The first thing I noticed was they don’t charge an entry fee. This is not entertainment for tourists, this is education and no one is to be barred due to cost. Secondly you could opt to buy an audio guide; they fascinate me, the way they mediate your experience of historical sites, shaping the narrative and indeed my own experiences. I think the audio-guide helped to distance me from the very immediate emotions of being in such a place of death; audio-guides are usually reserved for country houses and battlefields long since disappeared.

The site itself is mainly levelled to the ground – with concrete demarcations of huts and other buildings. Some elements have been reconstructed such as a domestic hut so you can get a sense of scale and representative watch-towers. It is always difficult to know how to make monuments of these contested spaces; do you let them crumble or do you preserve them for posterity? I found the truck depot and mass-grave complex the most harrowing – all life and vitality had been totally quenched here in some very cruel ways.

Did you know that when the Russian liberators arrived they continued to use the camp to intern prisoners? They uncovered a mass grave of prisoners’ bodies in the 1990s.

Humans can be hideous.

Schloss Oranienburg
We headed for Schloss Oranienburg led on by the sounds of medieval instruments. It was a bit pricey to get in to the festival but we noted Oranienburg  had a pretty river, castle, gardens and a strange Russian shop. Our return journey was rather quiet.

(Schloss Oranienburg)

(Russian shop)

Mexikanische Essen

For dinner we returned to Warschauer Strasse (where I stayed last year) on the u-bahn; trying not to meet the eyes of those begging ‘change for joints’.We navigated our way through the stoned hipsters to Simon-Dach Strasse, a street lined with restaurants and came across this Mexican restaurant where we maxed out on burritos and cocktails. Great value, epic portions and tasty cocktails, A+.

Tuesday, 8 October 2013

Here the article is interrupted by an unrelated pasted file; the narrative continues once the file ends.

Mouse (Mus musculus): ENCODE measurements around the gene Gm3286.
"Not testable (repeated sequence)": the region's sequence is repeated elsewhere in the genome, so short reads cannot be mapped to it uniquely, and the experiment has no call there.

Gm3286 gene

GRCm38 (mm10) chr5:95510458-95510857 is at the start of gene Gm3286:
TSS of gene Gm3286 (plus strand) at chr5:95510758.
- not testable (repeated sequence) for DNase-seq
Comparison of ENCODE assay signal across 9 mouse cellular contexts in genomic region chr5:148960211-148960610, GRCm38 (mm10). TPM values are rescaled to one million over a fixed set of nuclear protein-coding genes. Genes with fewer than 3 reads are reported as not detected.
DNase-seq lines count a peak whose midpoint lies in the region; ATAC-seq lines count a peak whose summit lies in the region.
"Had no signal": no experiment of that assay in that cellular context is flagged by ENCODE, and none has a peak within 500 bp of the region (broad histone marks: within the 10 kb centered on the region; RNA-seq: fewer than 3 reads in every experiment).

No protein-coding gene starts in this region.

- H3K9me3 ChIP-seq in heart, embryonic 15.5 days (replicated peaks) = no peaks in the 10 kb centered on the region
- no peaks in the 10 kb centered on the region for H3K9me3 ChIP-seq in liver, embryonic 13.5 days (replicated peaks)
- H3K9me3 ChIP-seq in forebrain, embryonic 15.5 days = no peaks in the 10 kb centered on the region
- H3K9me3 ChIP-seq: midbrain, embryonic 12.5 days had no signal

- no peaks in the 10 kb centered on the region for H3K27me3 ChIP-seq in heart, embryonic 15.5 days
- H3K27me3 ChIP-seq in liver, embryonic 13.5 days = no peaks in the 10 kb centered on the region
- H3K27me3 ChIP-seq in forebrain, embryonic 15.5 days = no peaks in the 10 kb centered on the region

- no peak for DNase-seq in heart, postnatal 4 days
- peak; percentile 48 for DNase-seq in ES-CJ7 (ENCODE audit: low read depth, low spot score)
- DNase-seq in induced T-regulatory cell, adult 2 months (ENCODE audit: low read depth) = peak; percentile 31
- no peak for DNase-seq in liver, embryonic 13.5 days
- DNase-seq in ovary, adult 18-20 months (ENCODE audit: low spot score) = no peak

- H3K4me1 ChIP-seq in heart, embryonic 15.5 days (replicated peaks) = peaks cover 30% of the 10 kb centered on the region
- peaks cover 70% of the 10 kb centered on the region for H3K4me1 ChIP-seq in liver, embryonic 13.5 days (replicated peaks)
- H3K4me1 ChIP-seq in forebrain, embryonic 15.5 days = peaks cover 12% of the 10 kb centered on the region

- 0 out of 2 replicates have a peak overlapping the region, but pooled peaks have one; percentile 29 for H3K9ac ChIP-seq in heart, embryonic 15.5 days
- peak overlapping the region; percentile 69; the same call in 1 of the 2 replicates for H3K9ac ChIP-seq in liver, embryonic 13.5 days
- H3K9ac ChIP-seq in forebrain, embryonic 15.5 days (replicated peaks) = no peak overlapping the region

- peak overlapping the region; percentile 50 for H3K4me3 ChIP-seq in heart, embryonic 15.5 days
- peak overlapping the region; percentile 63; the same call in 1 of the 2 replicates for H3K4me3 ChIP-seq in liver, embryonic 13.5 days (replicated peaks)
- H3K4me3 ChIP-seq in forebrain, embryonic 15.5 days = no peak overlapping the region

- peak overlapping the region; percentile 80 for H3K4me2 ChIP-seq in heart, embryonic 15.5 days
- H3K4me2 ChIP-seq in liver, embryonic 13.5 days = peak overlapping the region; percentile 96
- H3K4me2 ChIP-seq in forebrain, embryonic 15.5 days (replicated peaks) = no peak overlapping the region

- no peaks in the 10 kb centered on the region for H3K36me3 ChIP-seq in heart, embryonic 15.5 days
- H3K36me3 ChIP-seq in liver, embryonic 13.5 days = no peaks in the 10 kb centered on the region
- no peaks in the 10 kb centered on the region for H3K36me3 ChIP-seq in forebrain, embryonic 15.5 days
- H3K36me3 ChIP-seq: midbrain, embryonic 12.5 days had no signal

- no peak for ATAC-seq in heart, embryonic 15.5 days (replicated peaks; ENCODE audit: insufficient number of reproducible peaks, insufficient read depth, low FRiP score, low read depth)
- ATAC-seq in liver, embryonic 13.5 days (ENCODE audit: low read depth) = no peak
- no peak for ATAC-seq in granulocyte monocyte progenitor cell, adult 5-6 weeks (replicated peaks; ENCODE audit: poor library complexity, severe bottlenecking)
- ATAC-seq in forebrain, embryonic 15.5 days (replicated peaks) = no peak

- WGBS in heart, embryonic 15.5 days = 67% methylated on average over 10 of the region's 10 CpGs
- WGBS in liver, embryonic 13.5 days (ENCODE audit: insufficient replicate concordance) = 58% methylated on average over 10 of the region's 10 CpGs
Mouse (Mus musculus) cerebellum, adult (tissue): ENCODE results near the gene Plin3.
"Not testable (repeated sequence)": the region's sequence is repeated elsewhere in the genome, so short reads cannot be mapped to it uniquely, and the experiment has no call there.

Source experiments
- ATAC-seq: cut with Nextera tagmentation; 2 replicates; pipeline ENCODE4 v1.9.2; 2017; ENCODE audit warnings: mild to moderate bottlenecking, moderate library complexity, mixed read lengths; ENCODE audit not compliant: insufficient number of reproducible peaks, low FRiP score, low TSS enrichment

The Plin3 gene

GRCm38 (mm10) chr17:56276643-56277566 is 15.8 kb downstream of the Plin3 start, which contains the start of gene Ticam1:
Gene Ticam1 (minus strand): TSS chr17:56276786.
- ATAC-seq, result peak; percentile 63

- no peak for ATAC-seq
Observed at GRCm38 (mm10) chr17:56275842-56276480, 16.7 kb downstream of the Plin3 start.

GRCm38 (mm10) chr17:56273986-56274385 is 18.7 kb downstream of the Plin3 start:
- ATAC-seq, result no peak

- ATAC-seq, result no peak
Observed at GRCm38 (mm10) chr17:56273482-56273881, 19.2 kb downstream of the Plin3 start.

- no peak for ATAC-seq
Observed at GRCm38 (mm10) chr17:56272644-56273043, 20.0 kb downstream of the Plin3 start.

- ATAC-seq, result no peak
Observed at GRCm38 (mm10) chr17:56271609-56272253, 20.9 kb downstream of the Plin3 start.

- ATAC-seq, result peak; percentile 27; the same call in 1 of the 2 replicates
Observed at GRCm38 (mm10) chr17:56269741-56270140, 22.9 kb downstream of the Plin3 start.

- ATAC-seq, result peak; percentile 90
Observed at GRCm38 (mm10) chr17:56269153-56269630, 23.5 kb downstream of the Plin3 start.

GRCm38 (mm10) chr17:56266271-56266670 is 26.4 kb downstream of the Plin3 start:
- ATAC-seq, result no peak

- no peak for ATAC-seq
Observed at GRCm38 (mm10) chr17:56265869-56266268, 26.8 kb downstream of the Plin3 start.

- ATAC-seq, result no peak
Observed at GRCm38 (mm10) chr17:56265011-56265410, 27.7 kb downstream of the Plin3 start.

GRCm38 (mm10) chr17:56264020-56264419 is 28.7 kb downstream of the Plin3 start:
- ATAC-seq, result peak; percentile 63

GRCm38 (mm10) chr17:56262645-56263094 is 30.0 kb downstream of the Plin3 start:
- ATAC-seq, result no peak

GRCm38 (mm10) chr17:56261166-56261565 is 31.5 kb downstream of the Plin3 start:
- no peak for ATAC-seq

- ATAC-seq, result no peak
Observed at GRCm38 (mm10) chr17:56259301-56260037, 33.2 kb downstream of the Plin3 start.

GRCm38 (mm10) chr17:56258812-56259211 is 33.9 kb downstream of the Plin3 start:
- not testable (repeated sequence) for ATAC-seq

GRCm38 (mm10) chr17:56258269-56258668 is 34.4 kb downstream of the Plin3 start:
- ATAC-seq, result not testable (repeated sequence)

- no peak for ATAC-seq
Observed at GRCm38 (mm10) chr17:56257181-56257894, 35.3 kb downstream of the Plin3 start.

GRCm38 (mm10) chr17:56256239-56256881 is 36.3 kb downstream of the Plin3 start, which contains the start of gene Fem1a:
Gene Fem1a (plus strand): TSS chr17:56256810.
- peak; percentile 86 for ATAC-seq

Berlin Diaries II: Panorama, the Stasi, and wine

Day 2 saw a much prompter start because we’d booked tickets to see Berlin from above. There are lots of ways to do this including the Reichstag Tour, the Berliner Dom tour and even a hot air balloon (click here for what I thought). But this time we chose the famous Berlin TV-tower (fernsehturm), an alien spike that dominates the skyline with a viewing platform some 200 metres high. I’m glad we booked tickets online with VIP queue jumping tickets as the queues at the venue were mad!

It takes just 2 mins to cover the 200 metre climb in a space-age lift. The views from the platform were astounding, although thoroughly dependent on the weather. We could see for miles, roof gardens, apartments, road networks, the river, and the S-bahn looking like a train-set below us. The only slight frustration with this experience was the info panels ran in the opposite direction to the viewing route meaning I only discovered the significance of ‘that odd looking building’ after I’d viewed it.

3/5 quite pricey for what it was, and significantly dated, but amazing views.

(the viewing platform is in the centre of the grey blob)

(Alexanderplatz from above)

Stasi Museum
We continued our DDR-Berlin day by visiting the Stasi museum. It’s a long way east but worth the visit. After yesterday’s experiences I had high expectations for another of Berlin’s museums which were perhaps misplaced.

The Stasi Museum is set in the old offices of the Stasi – stepping over the threshold the weight of historical resonance falls firmly the on the shoulders. That said most of the exhibits are traditional ‘stuff in cases’ or rooms laid out as they would have been used during the Stasi regime. One part of the museum focussed on prisoners of the regime and put you in a seat opposite the ‘prisoner’ depicted by a biography panel. There were subtle layers of undertone here, of interrogator and interrogated, created through something so simple as two chairs and a bit of cardboard.

3/5 Hard going if you don’t like reading, but some fascinating objects.

(Meet the prisoners)

East Side Gallery
After the Stasi museum we proceeded to the East Side Gallery. This artistic monument fascinates me; it started life as original protest art whilst the wall was in use, then official artists were brought in to represent constituent voices, when most of the wall was demolished. Today it’s a tourist trap where people take photos of themselves and occasionally tag a wall. It’s a piece of history and yet it’s also a place to voice complaint on current affairs – the veiled role of exhibition curation as political response is so much more evident here. The walls address themes from state sovereignty, war and peace, to sexuality, national culture and freedom in a way that is perhaps more democratic than an official museum or speech? This famous painting of Brezhnev and Honecker has been significantly tagged since I was last here, in part in reaction to the current homophobic crisis in Russia. It’s interesting that this particular tag and many others have not been removed by state authorities.